Other Advanced Technology

Innovation for Nasal Polyp Sufferers

Recurrent Nasal Polyps

Every year more than 500,000 patients in the U.S. undergo endoscopic sinus surgery.1 Of patients with severe nasal polyps who underwent sinus surgery, 60% had their nasal polyps return.

Nasal polyps are inflammatory growths along the lining of nasal and sinus passages that can lead to congestion and obstruction and loss of smell. While medical therapy such as topical or oral steroids can provide temporary relief, oftentimes they are not completely effective and sinus surgery may be required. Unfortunately, recurrence of nasal polyps is one of the leading causes of repeat sinus surgery.3

Advanced Technology

Dr. Vakkalanka at Pacifica ENT now offers SINUVA® (mometasone furoate) Sinus Implant as an alternative to surgery and other treatment options for recurrent nasal polyps. SINUVA is clinically proven to shrink nasal polyps and reduce nasal obstruction/congestion without surgery.4

Non-Surgical Treatment Option

During a routine office visit, your doctor will numb your nose and sinuses with topical and/or local anesthesia. Then the SINUVA Sinus Implant is delivered into the sinus cavity through the nasal opening.

SINUVA’s innovative technology utilizes a 2-in-1 approach: it is designed to open in the sinus cavity and deliver anti-inflammatory medicine to treat nasal polyps.4 The implant softens over time and may be expelled out of the nose on its own or through sneezing or nose blowing. It can be removed at 90 days or earlier at the physician’s discretion.


SINUVA is FDA-approved for the treatment of nasal polyps in patients ≥18 years of age who have had ethmoid sinus surgery. The most common adverse reactions observed in a clinical study were bronchitis, upper respiratory or middle ear infection, headache, lightheadedness, asthma, and nose bleed.

Announcing an Innovative Treatment for Nasal Polyp Sufferers

Have you ever had an ethmoid sinus surgery, but still suffer from recurrent nasal polyps? If yes, you may have discovered that over-the-counter steroidal nasal sprays can only offer minimal relief.

Nasal polyp disease interferes with quality of life, but now Dr. Vakkalanka offers an alternate intervention outside the operating room. Contact Pacifica ENT today to see if you are a candidate for an in-office procedure with the SINUVA Sinus Implants.

Contact Dr. Vakkalanka today to see if SINUVA is right for you.

1. Data on File. MRG 2012 US Markets for ENT and Bronchoscopy.
2. Wynn R, Har-El, G. Recurrence rates after endoscopic sinus surgery for massive sinus polyposis. Laryngoscope. 2004;114:811-813.
3. Orlandi RR, Kingdom TT, Hwang PH, et al. International Consensus Statement on Allergy and Rhinology: Rhinosinusitis. Int Forum Allergy Rhinol. 2016, 6 Suppl 1:S22-S209. 4. SINUVA Prescribing Information, Intersect ENT. December 2017.


SINUVA® Sinus Implant is a steroid-releasing (mometasone furoate) implant indicated for the treatment of nasal polyps, in patients ≥ 18 years of age who have had ethmoid sinus surgery.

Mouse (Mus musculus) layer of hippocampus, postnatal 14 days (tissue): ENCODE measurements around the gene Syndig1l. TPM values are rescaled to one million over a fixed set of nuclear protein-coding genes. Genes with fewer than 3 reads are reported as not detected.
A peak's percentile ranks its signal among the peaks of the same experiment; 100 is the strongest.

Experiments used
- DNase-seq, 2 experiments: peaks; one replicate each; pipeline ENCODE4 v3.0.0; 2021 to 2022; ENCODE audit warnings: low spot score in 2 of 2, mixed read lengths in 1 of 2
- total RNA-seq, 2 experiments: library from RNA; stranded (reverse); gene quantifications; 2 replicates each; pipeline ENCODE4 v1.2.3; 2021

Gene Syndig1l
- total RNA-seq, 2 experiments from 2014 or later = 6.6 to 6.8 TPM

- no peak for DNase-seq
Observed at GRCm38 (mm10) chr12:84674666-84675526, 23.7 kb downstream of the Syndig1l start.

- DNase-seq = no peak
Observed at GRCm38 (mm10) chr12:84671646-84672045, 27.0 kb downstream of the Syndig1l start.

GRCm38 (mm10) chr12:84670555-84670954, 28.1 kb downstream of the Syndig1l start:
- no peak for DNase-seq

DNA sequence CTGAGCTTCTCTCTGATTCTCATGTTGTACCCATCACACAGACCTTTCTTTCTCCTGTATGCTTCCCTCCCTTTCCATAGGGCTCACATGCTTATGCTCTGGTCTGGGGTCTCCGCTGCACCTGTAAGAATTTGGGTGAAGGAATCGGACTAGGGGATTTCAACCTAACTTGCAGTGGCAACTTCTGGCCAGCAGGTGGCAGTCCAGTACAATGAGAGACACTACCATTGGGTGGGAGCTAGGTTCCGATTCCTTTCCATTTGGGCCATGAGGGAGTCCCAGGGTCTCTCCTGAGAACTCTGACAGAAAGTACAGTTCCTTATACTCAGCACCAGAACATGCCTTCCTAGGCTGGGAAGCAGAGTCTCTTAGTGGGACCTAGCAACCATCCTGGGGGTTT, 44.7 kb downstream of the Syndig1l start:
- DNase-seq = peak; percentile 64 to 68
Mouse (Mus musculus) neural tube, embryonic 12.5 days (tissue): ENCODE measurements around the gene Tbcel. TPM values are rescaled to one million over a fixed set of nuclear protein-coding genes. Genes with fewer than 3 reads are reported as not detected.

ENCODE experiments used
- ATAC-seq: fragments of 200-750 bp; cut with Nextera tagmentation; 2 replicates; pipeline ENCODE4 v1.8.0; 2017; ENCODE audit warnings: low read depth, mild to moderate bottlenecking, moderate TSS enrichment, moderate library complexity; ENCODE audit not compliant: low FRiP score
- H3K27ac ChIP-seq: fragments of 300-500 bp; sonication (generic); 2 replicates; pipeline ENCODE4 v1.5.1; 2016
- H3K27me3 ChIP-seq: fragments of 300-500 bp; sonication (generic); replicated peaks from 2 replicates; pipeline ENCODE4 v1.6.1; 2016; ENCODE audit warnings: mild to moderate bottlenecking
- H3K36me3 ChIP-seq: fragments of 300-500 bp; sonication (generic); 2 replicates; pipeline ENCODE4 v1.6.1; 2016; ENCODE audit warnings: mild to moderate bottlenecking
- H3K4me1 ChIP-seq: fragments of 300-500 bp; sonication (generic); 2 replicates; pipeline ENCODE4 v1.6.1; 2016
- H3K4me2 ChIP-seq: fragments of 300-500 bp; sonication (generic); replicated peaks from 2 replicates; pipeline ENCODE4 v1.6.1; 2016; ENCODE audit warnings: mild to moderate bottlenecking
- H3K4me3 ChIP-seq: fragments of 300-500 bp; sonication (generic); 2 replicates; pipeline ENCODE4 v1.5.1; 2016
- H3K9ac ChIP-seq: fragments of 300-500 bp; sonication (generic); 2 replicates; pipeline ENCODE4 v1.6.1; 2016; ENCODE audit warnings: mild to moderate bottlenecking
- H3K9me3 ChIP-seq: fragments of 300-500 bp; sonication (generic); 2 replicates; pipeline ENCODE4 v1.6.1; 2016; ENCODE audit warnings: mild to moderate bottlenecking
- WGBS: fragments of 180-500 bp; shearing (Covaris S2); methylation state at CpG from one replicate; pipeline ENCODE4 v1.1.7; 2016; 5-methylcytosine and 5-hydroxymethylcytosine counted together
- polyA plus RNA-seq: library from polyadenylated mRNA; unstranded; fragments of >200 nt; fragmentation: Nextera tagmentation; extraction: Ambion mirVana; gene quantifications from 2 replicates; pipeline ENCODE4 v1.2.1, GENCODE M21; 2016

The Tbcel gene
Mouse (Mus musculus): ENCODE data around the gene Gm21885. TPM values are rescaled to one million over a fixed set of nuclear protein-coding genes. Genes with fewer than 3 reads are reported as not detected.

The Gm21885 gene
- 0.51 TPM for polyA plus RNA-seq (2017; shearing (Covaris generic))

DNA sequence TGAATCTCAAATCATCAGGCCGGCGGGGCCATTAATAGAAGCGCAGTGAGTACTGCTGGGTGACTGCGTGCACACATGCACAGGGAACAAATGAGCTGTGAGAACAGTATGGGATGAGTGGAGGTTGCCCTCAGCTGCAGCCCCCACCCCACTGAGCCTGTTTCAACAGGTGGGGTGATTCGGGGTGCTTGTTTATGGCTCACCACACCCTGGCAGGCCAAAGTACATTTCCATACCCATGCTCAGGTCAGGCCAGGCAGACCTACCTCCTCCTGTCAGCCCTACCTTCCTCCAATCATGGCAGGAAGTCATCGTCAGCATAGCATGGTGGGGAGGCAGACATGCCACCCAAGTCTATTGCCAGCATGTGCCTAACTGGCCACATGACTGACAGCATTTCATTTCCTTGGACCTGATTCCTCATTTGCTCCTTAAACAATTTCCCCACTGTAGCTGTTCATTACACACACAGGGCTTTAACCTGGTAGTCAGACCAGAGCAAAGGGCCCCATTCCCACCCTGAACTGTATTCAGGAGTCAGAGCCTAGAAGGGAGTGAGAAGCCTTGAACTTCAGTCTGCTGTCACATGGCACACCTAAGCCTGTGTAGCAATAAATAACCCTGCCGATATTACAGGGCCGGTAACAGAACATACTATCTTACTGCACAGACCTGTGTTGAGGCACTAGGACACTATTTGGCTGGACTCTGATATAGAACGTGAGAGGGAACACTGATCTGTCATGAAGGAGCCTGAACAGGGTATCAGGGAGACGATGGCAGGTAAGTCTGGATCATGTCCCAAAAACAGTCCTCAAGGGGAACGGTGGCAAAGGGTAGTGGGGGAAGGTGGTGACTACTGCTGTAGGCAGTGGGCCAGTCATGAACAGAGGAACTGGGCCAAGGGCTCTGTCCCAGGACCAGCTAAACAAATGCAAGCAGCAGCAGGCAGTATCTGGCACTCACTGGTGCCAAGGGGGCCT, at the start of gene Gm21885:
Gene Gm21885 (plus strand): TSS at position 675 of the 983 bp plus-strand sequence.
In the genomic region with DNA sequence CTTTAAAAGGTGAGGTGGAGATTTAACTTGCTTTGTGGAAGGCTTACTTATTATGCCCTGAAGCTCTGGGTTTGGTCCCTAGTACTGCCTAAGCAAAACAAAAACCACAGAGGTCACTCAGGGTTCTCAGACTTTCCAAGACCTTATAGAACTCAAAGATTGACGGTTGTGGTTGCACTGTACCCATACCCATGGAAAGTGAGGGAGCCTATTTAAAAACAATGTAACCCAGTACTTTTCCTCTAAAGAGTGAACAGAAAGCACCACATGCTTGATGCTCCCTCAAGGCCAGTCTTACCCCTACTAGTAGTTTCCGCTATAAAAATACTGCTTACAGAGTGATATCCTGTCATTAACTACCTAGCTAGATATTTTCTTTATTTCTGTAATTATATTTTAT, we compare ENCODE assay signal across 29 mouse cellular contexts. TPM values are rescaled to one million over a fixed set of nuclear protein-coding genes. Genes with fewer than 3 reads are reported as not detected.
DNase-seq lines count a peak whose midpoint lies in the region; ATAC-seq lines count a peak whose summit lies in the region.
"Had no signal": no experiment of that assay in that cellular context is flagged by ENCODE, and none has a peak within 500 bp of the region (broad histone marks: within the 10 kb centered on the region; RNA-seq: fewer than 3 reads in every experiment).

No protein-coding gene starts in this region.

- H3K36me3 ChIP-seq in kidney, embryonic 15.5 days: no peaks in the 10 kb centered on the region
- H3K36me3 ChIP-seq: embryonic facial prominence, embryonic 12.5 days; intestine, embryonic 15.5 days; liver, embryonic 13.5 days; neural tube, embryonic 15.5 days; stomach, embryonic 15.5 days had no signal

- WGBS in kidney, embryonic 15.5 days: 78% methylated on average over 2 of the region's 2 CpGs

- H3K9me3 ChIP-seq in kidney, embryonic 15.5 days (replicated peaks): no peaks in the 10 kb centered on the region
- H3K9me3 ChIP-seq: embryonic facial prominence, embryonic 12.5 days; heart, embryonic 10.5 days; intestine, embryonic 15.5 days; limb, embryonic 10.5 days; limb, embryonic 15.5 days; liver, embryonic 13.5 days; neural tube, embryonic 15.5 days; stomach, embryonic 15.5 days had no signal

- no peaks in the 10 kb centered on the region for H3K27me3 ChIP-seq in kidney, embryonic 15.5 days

If you have a known hypersensitivity to the mometasone furoate drug or any of the ingredients in SINUVA, do not use SINUVA. Hypersensitivity reactions, including rash, itch, and swelling have been reported with use of steroids. If steroid effects such as Cushing Syndrome and adrenal suppression appear, consult your healthcare professional. SINUVA is made from bioabsorbable polymers designed to soften over time. As the implant softens and polyps decrease, the implant may be expelled out of the nose on its own or with actions such as sneezing or forceful nose blowing. The implant can be removed 90 days after placement or earlier at the physician’s discretion. Repeat administration of SINUVA has not been studied. As with other endoscopic sinus procedures, there are risks associated with the insertion or removal of SINUVA. SINUVA should be inserted by physicians trained in otolaryngology. Discuss risks related to insertion or removal of SINUVA with your healthcare professional. Your healthcare professional will monitor the nasal tissue adjacent to the SINUVA Sinus Implant for any signs of bleeding, irritation, infection, or perforation. SINUVA should not be used in patients with nasal ulcers or trauma. The most common adverse reactions observed (in more than 1% of trial participants) in clinical studies were bronchitis, upper respiratory or middle ear infection, headache, lightheadedness, asthma, and nose bleed. If you experience excessive nasal bleeding, worsening symptoms of infections, viral eye infections, or symptoms suggesting that the implant has moved, such as irritation or a choking sensation in the back of the throat, immediately contact a healthcare professional. Close monitoring is recommended if you have a change of vision or a history of increased intraocular pressure, glaucoma and/or cataracts. You are encouraged to report negative side effects of prescription drugs to the FDA. Visit MedWatch (www.fda.gov/medwatch) or call 1-800-FDA-1088. You may also report side effects to Intersect ENT at 1-866-531-6004. RX Only. For important risk and use information about SINUVA, please go to www.SINUVA.com.